You And Your Privacy: VPNReviewz CEO Takes A Look At Latest Juniper Study Of 1.7 Million Apps Tracking, Recording, Invading Capabilities

VPNReviewz CEO, Michael Maxstead, takes a close look at the results of the latest Juniper Networks study on how applications track, record, and risk, the privacy and anonymity of mobile users.

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Giving a little bit about yourself is okay, to keep the app free, but to give a lot, without knowing what you are giving up, could become a problem, for some

Undisclosed Location, South America (PRWEB) November 14, 2012

Recently the online security firm, Juniper Networks, released the results of a study that was performed by their “Mobile Threats Center,” taking a hard look at mobile platform applications and the things they record, collect and share about the end users. “The final results of the study are shocking, to say the least,” said Michael Maxstead, of VPNReviewz. Maxstead is a recognized and respected internet security and anonymity analyst, and he goes on to say, “Some applications were found to be making calls, text messages, and even spam type advertising emails.”

VPNReviewz reports that the Juniper MTC study even found that some applications have been recording video and even audio conversations and footage, to be uploaded to servers on the internet later. And most users agree to the TOS (Terms Of Service,) without even realizing that the terms that they are agreeing to say that the company, that owns the application, can do just the things that they are dis-avowing. “Terms Of Service can really be a pain,” says Maxstead, then continued,” if, just if, a person can read the legalese, and not fall asleep, then they may understand. But, most people don’t read them because they are boring, convoluted, and confusing.”

The Juniper Networks’ study found that in almost every instance users were being tracked on some level. Some are for ad serving, but in most instances the tracking and data collecting couldn’t even be justified. They report that “We found a significant number of applications contain permissions and capabilities that could expose sensitive data or allow access to device functionality that they might not need.” They also said that free apps are more likely to track the users geo-locational data by 401%, and 314% more likely to get the users address books data, too.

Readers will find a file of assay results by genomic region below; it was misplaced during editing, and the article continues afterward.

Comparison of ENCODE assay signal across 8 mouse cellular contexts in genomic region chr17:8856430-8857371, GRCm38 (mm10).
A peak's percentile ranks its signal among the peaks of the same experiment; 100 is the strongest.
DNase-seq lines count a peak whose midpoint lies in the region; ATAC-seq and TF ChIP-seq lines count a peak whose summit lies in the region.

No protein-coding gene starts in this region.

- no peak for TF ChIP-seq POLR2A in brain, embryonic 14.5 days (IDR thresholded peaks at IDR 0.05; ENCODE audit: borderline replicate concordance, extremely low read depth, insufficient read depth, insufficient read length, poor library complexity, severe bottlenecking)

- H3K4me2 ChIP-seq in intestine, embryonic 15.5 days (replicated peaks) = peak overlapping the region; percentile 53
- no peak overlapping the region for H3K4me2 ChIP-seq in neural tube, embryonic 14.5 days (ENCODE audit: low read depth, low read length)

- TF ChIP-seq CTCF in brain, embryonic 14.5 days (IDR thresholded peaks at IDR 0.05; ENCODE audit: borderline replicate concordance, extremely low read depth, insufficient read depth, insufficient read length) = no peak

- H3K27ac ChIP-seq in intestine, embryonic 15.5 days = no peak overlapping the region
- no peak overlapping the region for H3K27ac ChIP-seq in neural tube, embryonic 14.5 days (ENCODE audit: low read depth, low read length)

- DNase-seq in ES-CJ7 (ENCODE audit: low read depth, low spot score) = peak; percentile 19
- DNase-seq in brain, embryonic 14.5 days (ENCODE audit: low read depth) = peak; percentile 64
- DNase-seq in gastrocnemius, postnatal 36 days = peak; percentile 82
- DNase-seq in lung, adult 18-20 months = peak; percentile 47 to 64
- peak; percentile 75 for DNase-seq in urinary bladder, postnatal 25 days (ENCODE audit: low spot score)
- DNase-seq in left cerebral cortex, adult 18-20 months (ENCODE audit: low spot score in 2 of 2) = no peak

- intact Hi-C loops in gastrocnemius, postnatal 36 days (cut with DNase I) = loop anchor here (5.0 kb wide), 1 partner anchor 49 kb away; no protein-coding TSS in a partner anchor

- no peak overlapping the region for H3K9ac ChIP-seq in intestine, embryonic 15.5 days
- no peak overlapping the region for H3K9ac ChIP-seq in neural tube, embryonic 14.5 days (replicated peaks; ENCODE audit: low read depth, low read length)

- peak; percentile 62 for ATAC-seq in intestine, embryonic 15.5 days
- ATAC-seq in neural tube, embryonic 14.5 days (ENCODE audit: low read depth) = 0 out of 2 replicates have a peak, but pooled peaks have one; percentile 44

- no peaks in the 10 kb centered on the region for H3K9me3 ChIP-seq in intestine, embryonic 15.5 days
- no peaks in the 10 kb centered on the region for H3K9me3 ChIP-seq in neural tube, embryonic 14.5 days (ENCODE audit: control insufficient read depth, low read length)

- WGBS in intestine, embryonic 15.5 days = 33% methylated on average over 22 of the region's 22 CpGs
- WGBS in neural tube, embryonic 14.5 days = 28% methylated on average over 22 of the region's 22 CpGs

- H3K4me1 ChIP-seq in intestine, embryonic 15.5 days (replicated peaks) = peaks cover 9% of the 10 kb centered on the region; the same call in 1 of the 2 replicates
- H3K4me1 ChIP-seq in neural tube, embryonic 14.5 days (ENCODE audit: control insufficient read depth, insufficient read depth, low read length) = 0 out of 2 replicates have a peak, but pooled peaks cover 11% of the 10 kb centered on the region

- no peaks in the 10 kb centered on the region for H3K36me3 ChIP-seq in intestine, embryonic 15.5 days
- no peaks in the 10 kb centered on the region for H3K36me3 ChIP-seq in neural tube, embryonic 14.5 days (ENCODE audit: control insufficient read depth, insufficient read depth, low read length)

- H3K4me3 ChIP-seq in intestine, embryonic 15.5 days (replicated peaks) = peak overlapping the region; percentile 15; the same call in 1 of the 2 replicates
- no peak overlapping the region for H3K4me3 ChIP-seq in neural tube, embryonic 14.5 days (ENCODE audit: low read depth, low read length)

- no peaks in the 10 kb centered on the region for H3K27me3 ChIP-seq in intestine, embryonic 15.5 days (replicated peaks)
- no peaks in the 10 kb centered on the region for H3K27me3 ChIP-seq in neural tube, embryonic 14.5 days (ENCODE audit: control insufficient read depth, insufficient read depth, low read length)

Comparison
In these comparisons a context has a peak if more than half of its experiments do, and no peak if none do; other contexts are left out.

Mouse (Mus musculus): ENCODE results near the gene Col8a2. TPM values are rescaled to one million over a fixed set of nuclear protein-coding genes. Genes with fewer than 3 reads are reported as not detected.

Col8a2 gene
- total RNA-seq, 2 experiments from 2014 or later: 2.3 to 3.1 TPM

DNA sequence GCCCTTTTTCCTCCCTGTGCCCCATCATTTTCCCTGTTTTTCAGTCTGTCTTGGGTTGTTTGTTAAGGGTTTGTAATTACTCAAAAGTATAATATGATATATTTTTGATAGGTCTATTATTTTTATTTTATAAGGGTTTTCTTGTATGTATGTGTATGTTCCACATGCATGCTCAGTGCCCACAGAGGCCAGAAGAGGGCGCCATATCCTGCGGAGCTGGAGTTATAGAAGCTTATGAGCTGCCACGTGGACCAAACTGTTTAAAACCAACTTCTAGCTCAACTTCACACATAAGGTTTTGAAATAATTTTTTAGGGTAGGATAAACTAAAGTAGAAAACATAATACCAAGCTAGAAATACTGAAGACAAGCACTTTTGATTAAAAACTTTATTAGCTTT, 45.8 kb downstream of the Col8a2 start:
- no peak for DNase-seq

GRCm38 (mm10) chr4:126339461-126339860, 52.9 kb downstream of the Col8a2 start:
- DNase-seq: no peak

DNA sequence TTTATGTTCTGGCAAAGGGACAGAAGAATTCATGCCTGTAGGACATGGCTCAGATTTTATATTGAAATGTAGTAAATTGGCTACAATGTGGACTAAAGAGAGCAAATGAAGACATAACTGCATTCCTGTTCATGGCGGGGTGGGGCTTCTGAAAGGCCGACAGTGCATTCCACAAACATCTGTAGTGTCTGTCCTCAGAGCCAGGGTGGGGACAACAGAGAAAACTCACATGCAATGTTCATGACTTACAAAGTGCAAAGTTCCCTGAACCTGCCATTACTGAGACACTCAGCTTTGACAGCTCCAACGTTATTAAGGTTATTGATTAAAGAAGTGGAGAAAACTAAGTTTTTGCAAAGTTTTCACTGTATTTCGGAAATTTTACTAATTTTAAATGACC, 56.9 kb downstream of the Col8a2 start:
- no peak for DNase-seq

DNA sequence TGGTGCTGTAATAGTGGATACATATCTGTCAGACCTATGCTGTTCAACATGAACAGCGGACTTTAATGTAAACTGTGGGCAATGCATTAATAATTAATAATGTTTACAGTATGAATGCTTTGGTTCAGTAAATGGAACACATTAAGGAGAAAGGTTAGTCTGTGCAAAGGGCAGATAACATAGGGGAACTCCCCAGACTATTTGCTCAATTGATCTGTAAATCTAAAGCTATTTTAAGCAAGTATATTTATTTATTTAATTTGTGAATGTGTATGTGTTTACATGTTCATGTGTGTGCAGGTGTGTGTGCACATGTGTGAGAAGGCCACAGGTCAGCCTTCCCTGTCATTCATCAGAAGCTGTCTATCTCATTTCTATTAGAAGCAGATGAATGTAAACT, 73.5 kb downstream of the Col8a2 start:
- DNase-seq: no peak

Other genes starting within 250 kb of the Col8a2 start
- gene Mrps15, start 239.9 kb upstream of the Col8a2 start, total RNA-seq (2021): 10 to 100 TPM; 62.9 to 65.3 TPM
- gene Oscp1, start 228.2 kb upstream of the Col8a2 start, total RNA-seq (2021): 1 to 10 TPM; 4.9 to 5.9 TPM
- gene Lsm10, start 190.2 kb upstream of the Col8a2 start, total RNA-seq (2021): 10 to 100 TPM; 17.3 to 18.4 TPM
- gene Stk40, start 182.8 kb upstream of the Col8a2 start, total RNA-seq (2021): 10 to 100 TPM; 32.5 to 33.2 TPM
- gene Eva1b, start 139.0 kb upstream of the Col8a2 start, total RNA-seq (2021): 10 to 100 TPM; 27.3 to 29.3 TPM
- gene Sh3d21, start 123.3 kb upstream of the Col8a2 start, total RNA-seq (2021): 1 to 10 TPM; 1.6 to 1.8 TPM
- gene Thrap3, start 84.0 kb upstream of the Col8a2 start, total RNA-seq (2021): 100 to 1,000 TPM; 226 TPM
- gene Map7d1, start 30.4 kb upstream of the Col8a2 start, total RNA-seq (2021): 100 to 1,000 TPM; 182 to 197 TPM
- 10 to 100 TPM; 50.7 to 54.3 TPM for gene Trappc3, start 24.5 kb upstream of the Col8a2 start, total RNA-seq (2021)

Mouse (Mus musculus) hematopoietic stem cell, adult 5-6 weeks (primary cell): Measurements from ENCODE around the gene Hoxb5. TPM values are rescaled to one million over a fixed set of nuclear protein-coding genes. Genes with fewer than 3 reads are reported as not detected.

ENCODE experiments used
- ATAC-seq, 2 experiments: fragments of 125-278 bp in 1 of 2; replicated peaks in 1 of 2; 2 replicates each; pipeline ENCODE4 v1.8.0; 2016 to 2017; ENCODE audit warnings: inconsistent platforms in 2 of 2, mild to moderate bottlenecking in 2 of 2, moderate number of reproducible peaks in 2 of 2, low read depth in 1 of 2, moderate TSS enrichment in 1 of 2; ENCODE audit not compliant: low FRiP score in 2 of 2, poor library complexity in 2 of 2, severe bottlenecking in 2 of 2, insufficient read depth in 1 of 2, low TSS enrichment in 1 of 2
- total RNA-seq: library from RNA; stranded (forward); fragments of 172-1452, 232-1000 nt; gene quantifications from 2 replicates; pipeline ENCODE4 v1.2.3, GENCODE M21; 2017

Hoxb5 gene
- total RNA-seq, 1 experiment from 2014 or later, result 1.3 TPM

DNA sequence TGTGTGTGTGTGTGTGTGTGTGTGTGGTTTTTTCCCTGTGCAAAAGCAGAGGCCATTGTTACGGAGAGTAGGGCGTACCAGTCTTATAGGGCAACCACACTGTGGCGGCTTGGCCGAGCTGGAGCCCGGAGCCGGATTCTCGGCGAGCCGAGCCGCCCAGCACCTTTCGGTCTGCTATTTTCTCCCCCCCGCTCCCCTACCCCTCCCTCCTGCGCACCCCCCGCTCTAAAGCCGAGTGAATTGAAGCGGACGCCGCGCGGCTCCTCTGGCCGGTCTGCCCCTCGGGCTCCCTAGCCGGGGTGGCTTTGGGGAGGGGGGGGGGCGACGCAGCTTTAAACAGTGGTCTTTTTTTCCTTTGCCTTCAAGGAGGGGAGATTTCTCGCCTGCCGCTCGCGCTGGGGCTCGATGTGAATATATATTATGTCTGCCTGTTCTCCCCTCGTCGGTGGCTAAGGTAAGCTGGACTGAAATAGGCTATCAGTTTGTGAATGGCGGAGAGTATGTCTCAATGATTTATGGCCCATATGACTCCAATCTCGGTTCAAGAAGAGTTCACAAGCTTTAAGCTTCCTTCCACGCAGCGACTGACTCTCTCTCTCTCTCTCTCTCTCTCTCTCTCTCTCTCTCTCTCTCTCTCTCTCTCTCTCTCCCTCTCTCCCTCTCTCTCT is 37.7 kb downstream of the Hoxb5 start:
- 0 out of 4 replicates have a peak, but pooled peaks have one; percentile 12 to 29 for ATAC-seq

Maxstead said that “Their study shows that more than 90% of the free apps that are tracking them, don’t even do so for the purpose of advertising.” He also explains that he is worried as to the real use of the data being collected. According to him the ability to access a smartphones camera, or audio, clandestinely, could result in many privacy invasions. “Just think about this ability, and the ability that the DHI, or FBI, have in the FISA laws, and NLS’s...warrantless wiretaps.” Combined, these two abilities would allow any government agency the ability to record your activities without your knowledge, and find you at any time. “Pretty well kills every bit of privacy that anyone in the US has left.”

If “advertising serving is the way to pay for free apps” is your thought, then dismiss this, according to the CEO. He says that the report found that the number of applications with relationships with the top 5 ad networks was far lower than the number of applications tracking your location, too. The Juniper Network said of this: “There are several Apps collecting information for reasons less apparent than advertising.” And permissions are given for these invasions. The Network reported that 94% of racing and gaming apps require the user to agree to outbound calls, but they don’t say why they need this permission. Also, 84% of the apps require that the user allow the app to access the photo and camera functions of the smartphones without giving a reason as to why.

Maxstead advocates privacy and anonymity on the internet through his website. He says that this study shows that the pervasiveness of the mobile tracking trend should be alarming to people. “Giving a little bit about yourself is okay, to keep the app free,” he goes on, “but to give a lot, without knowing what you are giving up, could become a problem, for some users…” “One thing is for certain though,” he concludes, “free or not, these applications take more than they offer, and only an informed consumer can avoid invasions that they don’t wish to happen.


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